Vascular Access

Some patients who receive chronic intravenous therapy e.g., hemodialysis require continuous vascular access or a conduit between the skin surface and the implanted device. This represents a special challenge because the skin organ system functions to expel foreign objects by epithelial downgrowth. The epithelium forms an extensive sinus tract around the implant until it is able to reattach, thus expelling the implant. For success, a stable interface must be established between the epithelium and the device surface.

One approach is to encourage collagen ingrowth near the epithelium to provide a contact inhibition layer. This can be seen in Fig. 4 where the concept for a "skin button" has been adapted to a peritoneal dialysis catheter. The textured thermoplastic, aliphatic polyurethane (Tecoflex), used on the implant neck has carefully sized interstices (pores) for collagen ingrowth. The collagen secures the implant in place and also significantly inhibits the epithelial downgrowth by contact inhibition. The reaction products for this device, which are typical for polyurethanes, include methylene bis(cyclohexyl) diisocya-nate, poly(tetramethylene)ether glycol, and 1,4 butane diol chain extender. Aliphatic polyurethanes usually do not discolor with ultraviolet light, oxygen, or age as do aromatic formulations.

drug administration systems

The Medtronic drug administration system consists of an implantable programmable drug pump and delivery catheter.

FfG. 4. "Sktri button" adapted w a peritonea! dialvsis catheter. (ICI Thermo Cardjosy&tems Inc.. Wolnirn, M A Courtesy Victor L. Poirier.1

The pump provides peristaltic drug delivery from a bellows-design reservoir powered by the vapor pressure of a fluid-vapor equilibrium, in addition to the titanium case (ASTM Grade 1), components include a refill septum (ETR silicone—Dow), a suture pad (MDX—Dow), and silicone elastomer catheters. When implanted, the device is sutured in place using a Dacron mesh pouch.

stents

A stent is a device made ol inert materials and designed to serve as a temporary or permanent internal scaffold to maintain or increase the lumen of a vessel (5chatz, 1989). First introduced in the 1960s, this device has received increased attention in recent years because of the high frequency of restenosis (30—50%) following percutaneous transluminal coronary angioplasty (PTCA, balloon angioplasty). Four designs are being investigated: (1) a springlike design with an initially small diameter that expands to a predetermined dimension when a constraint is removed, (2) thermal memory stents in which the "memory metal" Nitinol is used and changes shape upon heating, and (3) balloon-expandable stents, which operate on rhe principle of plastic deformation of a metal beyond its elastic limit (Fig. 5), and stents made of biodegradable polymers, which serve as scaffolds for a finite period and may in addition serve as drug delivery devices as the drug-containing polymers are degraded.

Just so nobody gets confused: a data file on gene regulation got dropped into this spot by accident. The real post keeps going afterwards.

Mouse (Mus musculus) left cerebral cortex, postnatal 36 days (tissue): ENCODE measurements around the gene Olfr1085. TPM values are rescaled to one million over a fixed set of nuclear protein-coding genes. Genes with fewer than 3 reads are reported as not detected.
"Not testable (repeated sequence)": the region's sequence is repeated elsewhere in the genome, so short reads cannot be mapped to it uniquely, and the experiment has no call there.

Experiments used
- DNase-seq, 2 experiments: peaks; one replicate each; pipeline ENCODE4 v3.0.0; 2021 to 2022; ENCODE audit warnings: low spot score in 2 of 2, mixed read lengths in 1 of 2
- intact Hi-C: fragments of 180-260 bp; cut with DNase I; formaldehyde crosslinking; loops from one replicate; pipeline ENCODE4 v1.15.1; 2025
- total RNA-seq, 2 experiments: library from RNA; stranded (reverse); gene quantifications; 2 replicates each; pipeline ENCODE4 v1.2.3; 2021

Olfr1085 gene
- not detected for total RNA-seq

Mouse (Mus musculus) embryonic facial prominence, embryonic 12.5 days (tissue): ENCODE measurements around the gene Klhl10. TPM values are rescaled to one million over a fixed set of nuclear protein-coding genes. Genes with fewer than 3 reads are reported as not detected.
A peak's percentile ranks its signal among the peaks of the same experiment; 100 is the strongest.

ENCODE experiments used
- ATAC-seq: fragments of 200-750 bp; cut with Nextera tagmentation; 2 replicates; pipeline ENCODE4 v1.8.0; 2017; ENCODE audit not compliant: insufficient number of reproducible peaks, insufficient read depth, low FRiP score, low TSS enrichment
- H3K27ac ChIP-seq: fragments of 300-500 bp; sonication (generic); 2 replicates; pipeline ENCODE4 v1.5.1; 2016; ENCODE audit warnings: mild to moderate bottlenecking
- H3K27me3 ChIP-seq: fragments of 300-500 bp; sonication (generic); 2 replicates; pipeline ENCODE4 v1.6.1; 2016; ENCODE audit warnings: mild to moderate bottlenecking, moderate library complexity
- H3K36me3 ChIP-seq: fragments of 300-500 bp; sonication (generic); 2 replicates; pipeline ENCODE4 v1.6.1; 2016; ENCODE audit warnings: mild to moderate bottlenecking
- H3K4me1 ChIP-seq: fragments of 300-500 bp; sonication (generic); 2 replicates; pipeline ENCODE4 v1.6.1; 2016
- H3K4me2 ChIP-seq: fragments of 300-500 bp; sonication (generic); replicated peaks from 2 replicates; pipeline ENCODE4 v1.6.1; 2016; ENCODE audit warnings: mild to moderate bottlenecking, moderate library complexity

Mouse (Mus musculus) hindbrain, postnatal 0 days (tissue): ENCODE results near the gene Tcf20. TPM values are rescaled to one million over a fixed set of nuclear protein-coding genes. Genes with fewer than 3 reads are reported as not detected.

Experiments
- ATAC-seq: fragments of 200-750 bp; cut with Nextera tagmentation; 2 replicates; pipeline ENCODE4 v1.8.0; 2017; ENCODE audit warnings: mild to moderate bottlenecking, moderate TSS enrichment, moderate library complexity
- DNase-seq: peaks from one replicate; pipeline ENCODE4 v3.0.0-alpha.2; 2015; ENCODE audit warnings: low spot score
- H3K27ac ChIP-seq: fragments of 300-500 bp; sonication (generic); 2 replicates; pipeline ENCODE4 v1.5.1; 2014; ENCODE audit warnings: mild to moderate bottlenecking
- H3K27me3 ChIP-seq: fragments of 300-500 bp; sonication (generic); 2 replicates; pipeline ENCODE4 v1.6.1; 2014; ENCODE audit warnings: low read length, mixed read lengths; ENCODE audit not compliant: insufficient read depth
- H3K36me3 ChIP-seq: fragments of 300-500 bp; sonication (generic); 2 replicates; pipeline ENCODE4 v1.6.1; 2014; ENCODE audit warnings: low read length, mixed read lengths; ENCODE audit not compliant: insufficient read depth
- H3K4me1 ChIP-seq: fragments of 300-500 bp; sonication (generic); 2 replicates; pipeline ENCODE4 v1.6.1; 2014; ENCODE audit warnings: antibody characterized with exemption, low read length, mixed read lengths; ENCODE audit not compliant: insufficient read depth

Essentia! stent features include radial and torsional flexibility, biocompatibility, visibility by X-ray, and reliable expandability. Concerns with any stent include the injury to the vessel wall that is caused by its insertion, and the potential consequences of injury, which include acute localized thrombus formation or intimai hyperplasia (leading to restenosis); both these complications have been observed. Results of clinical trials suggest that the incidence of failure caused by thrombosis or restenosis, is lower with stents than with Angioplasty catheters and cannulas

Catheters, cannulas, and related intravascular tubing are placed m virtually every portion of the arterial and venous circulation of patients. They are used for administering fluids (e.g., blood and blood products, nutrients, isotonic saline, glucose, medications, contrast medium for angiography) as well as for obtaining data (e.g., pulmonary artery pressure, gases) and withdrawing blood specimens for chemical analysis. The

FIG. 5, Balloon-expandable coronary artery stent. (Courtesy Richard A. Schatz, Arizona Heart institute Foundation. Phoenix, AZ.)

FIG. 5, Balloon-expandable coronary artery stent. (Courtesy Richard A. Schatz, Arizona Heart institute Foundation. Phoenix, AZ.)

large majority of these procedures are performed without incident. Rarely, catheter-related thrombosis may occur, creating a potential source for thromboembolism.

Catheterization of arteries or veins in the newborn, which is performed with increasing frequency in neonatology, is associated with an especially high risk of thrombosis and vascular occlusion, in part because of the very small diameter of the catheters and consequently the high surface-to-volume ratio, which favors thrombosis. Other factors include the flexibility and chemical composition of the catheter, activation of blood components by the toxic effects of the delivered solution on the vessel wall, and the duration of catheter placement. Polyurethane and silicone elastomer are preferred materials, but controlled clinical studies of the relative incidence of complications with different catheter materials are not available and are difficult to conduct. Injury to the vascular endothelium caused by the catheter or its contents probably plays a major role in initiating thrombosis. Several methods have been developed for binding anticoagulants, especially heparin, to the luminal surface of catheters, directly or by using a spacer between the anticoagulant and the surface to enhance function of the bound molecule. The efficacy of these methods in reducing the risk of thrombosis is not clear.

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